January 24, 2014

Repetitive Scenes

Dear M,

We don't notice the recurring themes / scenes / thoughts / words in our own writing. Especially when we have been writing for several years. In the initial phase, we would remember every word, every line, every thought that went behind our stories because we would be reading it over and over again. But as time passes, the older writing fades from mind. We end up writing something very similar, in a recent story.

I noticed recently that my stories always revolve around a certain period in the history of our country. Our generation does not have the luxury of being part of the independence struggle, or the world war, or any of those exciting times. If we wish to write about those events, we need to research and understand what it must have been like. (Some day, perhaps.) As of now, I would write about events I have known. And there are a couple of them standing apart in memory or in the stories I have heard from people around me. Events which I might have been part of, but was too young to remember much of; events that were so real, so close, that a shudder goes up my spine when I remember it.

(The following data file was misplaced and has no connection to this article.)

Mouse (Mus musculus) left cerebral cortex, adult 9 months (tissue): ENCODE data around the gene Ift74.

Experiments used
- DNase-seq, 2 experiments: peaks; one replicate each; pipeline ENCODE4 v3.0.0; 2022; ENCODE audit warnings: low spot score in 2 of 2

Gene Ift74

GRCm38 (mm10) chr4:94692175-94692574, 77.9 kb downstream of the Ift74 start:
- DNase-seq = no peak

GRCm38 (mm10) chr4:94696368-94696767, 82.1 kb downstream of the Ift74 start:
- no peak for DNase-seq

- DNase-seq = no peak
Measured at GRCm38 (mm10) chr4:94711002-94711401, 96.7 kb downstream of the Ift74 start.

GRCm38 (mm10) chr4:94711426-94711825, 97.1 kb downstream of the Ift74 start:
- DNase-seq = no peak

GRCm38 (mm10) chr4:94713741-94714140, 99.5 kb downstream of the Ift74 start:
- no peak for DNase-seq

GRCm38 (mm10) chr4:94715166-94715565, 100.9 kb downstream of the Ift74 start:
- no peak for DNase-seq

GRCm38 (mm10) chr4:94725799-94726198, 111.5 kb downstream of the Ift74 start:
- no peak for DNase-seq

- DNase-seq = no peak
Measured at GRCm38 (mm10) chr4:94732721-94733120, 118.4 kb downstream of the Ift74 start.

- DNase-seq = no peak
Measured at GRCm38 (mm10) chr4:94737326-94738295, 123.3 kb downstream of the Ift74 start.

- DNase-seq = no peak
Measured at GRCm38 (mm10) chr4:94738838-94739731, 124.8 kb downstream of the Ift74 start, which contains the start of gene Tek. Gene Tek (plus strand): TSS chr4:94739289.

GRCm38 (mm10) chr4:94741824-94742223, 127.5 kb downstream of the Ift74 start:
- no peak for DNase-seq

And these events draw me to them like a magnet and in three isolated instances I noticed that I tried to include these in my story. While it could be done harmlessly, we could also mess it up for the reader, who might dare to read a second book of ours: Oh !*groan* Why does this author have to write about that event in every single novel?

We certainly don't want that, do we?

Love.

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2 comments :

  1. Khaled Hosseini makes repeated references to the unrest in Afghanistan and almost all of Sydney Sheldon's novels have a very beautiful female protagonist who becomes rich and powerful. While the themes may be recurring, the novels themselves have different plot points, different sentences, different narrations. It's still a joy to read a good author, and this is especially true in Hosseini's case...

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    1. Ah yes, the "good author" is a prerequisite. :-)

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